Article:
Patents, Generics and Anticompetitive Practices (GSK v CMA)
On January 30, the Court of Justice of the European Union (CJEU) published an interesting decision (C-307/18) in the field of patents and competition law. In particular, it decides for the first time on the matter of the agreements that sometimes establish pharmaceuticals with each other to delay the entry of generics into the market, known as pay-for-delay agreements.
The case was referred to the CJEU by the Competition Court of Appeal of the United Kingdom, who was assigned the task of deciding whether the Competition and Market Authority of the United Kingdom had legally fined generic drug manufacturers and the pharmaceutical company GlaxoSmithKline (GSK) for having reached one such agreement. In this case, GSK offered payments to generics manufacturers in exchange for refraining from entering the market of the paroxetine antidepressant.
This decision by the Court confirms that these types of agreements are contrary to free competition. On the one hand, it is considered that every generic manufacturer that is offered this type of agreement is a potential competitor of the originating company, and that such payments are aimed at restricting competition.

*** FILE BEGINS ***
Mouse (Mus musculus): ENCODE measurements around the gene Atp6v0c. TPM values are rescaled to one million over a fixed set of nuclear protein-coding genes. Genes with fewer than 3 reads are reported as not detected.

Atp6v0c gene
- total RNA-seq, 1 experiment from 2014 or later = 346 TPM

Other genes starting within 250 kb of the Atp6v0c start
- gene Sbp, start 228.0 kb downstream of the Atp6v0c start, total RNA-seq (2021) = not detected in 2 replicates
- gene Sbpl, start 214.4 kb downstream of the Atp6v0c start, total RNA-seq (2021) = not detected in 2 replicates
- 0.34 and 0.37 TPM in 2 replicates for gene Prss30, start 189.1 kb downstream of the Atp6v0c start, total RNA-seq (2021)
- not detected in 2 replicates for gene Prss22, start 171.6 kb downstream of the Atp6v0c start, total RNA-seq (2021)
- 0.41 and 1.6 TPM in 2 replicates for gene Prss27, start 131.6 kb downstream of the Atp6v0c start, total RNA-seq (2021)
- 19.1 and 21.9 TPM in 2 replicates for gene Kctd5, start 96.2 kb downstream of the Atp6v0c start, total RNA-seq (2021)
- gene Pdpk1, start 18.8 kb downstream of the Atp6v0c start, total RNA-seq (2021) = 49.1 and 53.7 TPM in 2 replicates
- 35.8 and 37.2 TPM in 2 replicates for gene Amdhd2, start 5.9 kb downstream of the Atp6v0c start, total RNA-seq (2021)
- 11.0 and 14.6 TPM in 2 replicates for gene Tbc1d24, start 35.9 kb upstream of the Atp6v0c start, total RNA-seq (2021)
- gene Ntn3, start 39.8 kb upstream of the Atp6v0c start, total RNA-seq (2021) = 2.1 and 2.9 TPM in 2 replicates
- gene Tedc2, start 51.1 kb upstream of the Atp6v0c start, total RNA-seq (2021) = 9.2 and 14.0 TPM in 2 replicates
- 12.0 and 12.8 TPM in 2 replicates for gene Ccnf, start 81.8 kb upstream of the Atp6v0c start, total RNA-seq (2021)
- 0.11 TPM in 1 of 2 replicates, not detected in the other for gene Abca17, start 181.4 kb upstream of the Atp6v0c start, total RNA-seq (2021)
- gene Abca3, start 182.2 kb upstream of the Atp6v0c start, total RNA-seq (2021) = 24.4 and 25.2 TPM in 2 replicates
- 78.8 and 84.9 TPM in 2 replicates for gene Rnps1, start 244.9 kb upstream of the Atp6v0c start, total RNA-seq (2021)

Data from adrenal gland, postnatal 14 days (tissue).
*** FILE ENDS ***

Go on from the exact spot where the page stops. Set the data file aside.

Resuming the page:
This decision reflects the consistent position of the European Commission on the matter so it is not too surprising. The CJEU will have to rule on two other cases that deal with similar patent settlement agreements. The first case involves Danish Lundbeck (C-591/16 P) and the second case French Servier (C-201/19 P and C-176/19 P).
Pharmaceutical patents companies invest a great deal of time and resources to research new medicines, which can then be exploited exclusively for a number of years thanks to patent rights. After this period, the invention goes into the public domain and can be developed by generic manufacturers. This has as a necessary consequence a dramatic drop in the price of medicines, which is beneficial both for patients and for national health systems. That is why pharmaceutical dealings are often controversial and always on the spotlight for regulators and the public alike.
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